A handful of years ago my husband decided the barn should be tinned, and so he borrowed a lift from one of the neighbors who had rented one for the week and who was done using it.
The lift made the barn tinning project a one-day piece of cake, so in the usual farmer fashion, he looked around to see what else he could accomplish while he had it. Thus, the corn crib became the object of his next project-a demolition one.
It was kind of sad, really. The corn crib had been part of our farm for as long as either one of us had lived here, and for maybe as long as my father-in-law had lived here as he was growing up.
It was historic, for sure, but had outlived its usefulness, with an alleyway that was too small for today’s tractors and wagons, and upper grain storage compartments that gave way to modern grain bins.
The ear corn bins were no longer used since hardly anyone picks corn.
My husband and sons had determined the space it was taking could be used for something that could serve a useful purpose. And so the decision was made.
It didn’t take that long to tear it down with the help of the lift, and before long it was nothing more than a pile of wood in the grove and a memory.
Not long after that it was determined that the wind was still and it would be a good time to burn the pile.
It was one of our favorite things to do. Watching a rubbish fire can be a very relaxing thing-that is, if things go as planned.
Thus, we decided to order a pizza, gather up some refreshments and some lawn chairs, and fetch a box of matches.
Supper arrived, the lawn chairs were set up, and the pile was lit. Now we would just sit back, watch the fire and enjoy the fruits of the guys’ work.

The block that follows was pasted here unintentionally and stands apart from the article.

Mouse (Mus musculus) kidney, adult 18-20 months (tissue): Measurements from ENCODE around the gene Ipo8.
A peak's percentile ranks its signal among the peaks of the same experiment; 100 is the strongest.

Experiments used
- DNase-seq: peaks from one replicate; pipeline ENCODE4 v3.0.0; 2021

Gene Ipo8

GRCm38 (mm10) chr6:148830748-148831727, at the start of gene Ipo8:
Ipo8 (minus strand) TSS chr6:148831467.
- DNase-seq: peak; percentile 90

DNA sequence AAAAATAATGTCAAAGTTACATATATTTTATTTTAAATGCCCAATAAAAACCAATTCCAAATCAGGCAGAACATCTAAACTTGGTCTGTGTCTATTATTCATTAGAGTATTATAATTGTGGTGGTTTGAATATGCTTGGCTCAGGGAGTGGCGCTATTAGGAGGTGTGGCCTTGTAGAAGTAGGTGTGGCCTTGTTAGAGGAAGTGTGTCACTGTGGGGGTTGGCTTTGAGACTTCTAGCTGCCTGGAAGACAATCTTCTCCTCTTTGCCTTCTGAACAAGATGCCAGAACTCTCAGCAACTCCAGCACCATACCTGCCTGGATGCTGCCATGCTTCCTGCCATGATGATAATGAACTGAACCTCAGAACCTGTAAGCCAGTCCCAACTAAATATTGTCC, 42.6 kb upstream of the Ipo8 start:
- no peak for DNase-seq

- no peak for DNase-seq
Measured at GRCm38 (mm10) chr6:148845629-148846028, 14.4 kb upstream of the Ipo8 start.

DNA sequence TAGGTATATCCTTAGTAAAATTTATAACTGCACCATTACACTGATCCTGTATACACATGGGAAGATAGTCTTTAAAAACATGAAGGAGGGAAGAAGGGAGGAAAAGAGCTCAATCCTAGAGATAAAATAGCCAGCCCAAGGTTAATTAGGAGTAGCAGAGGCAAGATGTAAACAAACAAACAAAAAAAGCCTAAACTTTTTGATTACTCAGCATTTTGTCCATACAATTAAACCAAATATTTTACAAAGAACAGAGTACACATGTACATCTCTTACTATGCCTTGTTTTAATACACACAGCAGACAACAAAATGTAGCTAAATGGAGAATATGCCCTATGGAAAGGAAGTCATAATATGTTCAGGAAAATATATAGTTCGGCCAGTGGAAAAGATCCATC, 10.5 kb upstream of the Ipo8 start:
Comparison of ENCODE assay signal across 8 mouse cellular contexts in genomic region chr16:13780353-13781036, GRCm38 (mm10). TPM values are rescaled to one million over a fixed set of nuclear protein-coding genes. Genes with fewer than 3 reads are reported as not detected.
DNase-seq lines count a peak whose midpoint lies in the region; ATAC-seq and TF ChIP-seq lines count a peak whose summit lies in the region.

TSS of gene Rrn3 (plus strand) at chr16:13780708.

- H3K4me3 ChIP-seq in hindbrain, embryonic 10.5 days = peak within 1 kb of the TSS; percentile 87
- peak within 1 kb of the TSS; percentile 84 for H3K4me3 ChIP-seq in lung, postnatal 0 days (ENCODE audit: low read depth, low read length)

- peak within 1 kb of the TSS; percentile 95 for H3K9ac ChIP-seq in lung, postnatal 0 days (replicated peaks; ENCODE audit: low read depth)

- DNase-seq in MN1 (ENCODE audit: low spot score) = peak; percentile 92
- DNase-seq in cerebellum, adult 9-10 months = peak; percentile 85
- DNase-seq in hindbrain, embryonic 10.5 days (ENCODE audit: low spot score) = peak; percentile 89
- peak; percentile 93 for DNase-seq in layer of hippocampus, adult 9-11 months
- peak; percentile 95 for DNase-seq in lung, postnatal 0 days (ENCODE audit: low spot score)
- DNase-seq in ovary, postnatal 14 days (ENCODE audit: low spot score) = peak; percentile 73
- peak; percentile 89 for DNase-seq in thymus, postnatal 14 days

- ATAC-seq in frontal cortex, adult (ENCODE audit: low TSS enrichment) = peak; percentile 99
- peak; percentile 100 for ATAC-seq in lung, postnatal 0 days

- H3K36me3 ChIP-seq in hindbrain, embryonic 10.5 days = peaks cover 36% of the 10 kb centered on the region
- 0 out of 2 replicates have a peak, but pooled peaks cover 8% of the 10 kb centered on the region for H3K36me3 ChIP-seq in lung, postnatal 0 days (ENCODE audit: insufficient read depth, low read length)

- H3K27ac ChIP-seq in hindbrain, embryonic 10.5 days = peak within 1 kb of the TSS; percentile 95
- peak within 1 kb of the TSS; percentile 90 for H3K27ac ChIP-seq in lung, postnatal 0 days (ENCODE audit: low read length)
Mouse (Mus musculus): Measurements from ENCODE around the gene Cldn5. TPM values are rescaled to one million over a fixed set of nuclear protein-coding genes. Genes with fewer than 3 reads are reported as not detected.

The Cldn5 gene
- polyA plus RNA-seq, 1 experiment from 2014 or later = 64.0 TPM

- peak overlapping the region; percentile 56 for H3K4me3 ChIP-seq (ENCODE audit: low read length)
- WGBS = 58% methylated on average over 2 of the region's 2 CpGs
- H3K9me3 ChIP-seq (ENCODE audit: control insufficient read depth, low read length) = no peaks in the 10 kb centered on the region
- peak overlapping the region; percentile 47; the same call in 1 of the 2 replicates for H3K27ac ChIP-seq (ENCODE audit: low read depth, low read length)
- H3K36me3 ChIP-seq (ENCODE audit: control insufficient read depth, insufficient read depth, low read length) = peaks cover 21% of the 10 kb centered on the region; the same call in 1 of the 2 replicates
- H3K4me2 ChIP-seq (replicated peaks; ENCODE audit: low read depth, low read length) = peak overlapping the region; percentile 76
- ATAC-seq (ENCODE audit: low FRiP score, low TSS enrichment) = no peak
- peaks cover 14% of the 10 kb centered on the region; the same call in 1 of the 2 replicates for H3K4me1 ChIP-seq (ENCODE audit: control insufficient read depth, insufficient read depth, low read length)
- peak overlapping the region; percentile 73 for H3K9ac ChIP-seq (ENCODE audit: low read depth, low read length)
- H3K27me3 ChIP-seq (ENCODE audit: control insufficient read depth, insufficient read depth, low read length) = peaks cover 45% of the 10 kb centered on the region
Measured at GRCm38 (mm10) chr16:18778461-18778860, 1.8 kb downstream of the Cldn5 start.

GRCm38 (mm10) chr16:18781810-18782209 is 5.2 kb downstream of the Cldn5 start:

As we began to consume our outdoor supper, we saw the stream of cars on U.S. Highway 71 that were coming back from the Clay County Fair. Before long, we saw what looked like red flashing lights at our corner half a mile away.
We didn’t call the fire department, so we were hoping it wasn’t them headed our way – after all, we wanted this blaze to occur, and were watching it.
Meanwhile, the local sheriff’s deputy pulled into the yard in a hurry, inquiring about the fire and telling us that people driving to and from the fair could see it from the highway and were concerned.
Several people had called the communications center about it. He scolded us for starting the fire without calling them first to let them know. It was quite a haughty admonition, but we probably had it coming.
As the fire trucks rolled into the yard, we were a little embarrassed to tell them that we didn’t call them and that (hopefully) we didn’t need them.
Luckily, they were nice to us and headed back to town. We were to call the communications center when the fire died down.
With such a showy display in our yard that night, it looked like the red light district. My mother would have wondered where she went wrong with me, and immediately began a prayer vigil.
All that was trulyamiss now was that our pizza was cold and the beer was warm.
Farmers are very good at taking care of themselves and their needs – even in disposing of old buildings.
But apparently, we leave a lot to be desired as anonymous arsonists.
Schwaller is a Farm News correspondent from Milford. Reach her by e-mail at email@example.com and at www.karenschwaller.com.
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